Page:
While not a perfect proxy, the value at which a venture-backed company exits (through M&A or IPO) can be an indication of its success in developing a new product. However, there is practically no correlation between the amount of capital a company raises and its ultimate exit value.
Since 2010, the R-squared between exit value and total invested capital — a measure of how correlated the two variables are — for all healthcare exits is a paltry 0.34. When you drill down to a correlation between the exit value and the amount of capital raised in a company’s Series A financing, it drops to a practically negligible value of 0.05, according to PitchBook.
These statistics support the notion that just because a company raises significant amounts of capital (especially early on), there is no guarantee of a successful investment outcome.
Founders shouldn’t let peer pressure or investor check size mandates dictate their financing strategy. Instead, focus on advancing your program through the key stages of technical and clinical development.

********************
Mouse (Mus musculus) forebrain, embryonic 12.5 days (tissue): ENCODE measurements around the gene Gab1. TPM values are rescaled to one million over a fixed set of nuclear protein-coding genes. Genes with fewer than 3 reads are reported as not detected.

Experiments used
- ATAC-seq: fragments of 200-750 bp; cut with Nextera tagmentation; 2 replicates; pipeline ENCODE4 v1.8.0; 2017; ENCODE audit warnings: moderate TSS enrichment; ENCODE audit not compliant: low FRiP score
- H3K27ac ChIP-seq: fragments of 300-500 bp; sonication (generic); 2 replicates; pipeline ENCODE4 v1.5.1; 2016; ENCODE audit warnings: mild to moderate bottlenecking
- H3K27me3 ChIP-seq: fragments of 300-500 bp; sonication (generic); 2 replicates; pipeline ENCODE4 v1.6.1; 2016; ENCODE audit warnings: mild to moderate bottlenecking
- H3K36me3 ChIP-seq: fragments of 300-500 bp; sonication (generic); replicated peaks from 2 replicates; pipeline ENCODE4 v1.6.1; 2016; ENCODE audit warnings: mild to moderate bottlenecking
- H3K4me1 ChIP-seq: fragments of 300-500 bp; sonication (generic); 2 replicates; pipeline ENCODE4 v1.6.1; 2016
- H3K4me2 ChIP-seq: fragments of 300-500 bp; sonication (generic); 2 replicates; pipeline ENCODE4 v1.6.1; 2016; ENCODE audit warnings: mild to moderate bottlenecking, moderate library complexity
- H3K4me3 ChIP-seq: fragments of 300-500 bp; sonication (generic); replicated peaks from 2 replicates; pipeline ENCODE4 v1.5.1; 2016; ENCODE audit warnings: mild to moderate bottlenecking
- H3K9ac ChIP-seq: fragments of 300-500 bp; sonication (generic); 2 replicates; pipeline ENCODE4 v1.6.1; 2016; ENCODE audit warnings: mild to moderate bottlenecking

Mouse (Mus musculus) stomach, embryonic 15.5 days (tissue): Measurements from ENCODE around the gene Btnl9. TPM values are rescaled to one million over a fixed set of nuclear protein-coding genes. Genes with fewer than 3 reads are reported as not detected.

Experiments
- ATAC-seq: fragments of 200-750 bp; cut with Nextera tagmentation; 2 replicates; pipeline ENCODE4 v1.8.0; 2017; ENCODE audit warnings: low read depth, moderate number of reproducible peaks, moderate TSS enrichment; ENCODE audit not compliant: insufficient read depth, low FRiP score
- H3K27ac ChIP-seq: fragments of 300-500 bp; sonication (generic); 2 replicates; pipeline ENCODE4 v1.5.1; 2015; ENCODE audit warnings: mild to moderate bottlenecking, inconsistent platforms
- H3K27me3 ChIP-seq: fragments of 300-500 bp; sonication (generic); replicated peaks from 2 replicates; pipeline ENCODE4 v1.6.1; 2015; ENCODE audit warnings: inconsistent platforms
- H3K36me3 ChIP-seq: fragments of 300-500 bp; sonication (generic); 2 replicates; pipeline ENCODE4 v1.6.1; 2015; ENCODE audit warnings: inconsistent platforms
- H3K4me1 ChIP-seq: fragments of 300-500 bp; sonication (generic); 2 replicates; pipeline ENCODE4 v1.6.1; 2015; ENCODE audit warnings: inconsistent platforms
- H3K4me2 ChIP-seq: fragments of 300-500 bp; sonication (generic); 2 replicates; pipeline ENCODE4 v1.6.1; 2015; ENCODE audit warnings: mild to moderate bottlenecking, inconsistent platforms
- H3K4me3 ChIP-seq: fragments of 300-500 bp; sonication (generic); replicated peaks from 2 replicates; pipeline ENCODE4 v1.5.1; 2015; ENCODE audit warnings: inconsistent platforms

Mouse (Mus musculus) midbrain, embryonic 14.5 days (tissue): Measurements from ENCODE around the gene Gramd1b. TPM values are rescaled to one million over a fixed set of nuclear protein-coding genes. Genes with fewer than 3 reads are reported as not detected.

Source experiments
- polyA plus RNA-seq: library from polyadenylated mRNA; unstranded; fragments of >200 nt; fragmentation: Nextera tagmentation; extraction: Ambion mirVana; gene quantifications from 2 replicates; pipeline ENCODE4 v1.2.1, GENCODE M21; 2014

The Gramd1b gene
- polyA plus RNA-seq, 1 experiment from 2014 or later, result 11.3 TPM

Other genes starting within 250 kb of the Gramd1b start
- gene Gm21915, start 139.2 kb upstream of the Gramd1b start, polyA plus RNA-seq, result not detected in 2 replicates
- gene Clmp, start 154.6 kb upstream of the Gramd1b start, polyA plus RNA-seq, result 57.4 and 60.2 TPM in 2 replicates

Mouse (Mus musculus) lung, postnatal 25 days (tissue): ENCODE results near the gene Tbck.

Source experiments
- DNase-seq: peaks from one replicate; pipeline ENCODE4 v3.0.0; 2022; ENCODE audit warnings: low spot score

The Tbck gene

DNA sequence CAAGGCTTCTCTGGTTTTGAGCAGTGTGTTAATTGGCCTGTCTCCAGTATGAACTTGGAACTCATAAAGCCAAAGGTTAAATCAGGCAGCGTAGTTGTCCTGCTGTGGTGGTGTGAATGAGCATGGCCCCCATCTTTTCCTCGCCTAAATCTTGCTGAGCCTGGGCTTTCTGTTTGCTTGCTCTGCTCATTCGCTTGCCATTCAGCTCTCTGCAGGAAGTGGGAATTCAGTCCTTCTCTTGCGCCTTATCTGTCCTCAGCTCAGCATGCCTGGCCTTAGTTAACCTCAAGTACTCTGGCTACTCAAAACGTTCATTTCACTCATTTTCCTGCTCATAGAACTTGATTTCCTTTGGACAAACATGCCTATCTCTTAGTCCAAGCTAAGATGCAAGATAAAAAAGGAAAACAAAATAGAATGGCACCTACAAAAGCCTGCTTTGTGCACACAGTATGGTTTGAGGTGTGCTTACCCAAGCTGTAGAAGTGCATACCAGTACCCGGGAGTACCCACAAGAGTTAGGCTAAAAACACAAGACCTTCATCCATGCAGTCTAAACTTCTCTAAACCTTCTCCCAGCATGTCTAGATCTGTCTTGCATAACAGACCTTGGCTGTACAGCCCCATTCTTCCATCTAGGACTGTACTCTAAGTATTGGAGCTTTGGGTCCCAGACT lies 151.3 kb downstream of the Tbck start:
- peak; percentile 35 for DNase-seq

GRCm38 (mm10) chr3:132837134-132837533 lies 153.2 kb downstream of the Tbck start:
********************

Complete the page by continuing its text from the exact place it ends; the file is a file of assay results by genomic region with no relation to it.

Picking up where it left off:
This enables more capital to be raised over time and, ultimately, more value to be created for shareholders.
Maintain strategic focus over optionality
While management teams and investors like to have “multiple shots on goal” to increase their chances of success, the lack of a singular focus can lead to heavy cash burn. Too many resources are needed to run multiple programs in parallel. Instead, it’s important to remember that the vast majority of a biotech company’s value is driven by its lead program. Especially early in a company’s lifecycle, the strength and progress of the lead product often drives both investor and strategic (i.e., Big Pharma) interest.
Don’t spread your limited capital across several programs too early. Instead, avoid distractions and direct the flow of resources to your company’s most valuable priority.
In my own portfolio, I’ve seen startups make the mistake of taking on too much, too quickly. Eager to demonstrate the broad potential of their technology, CEOs will quickly ramp up hiring and development activities for multiple programs. However, these companies were later unable to raise subsequent rounds due to both market- and company-specific factors. This led to drastic cuts, including employee layoffs and project cancellations with key vendors.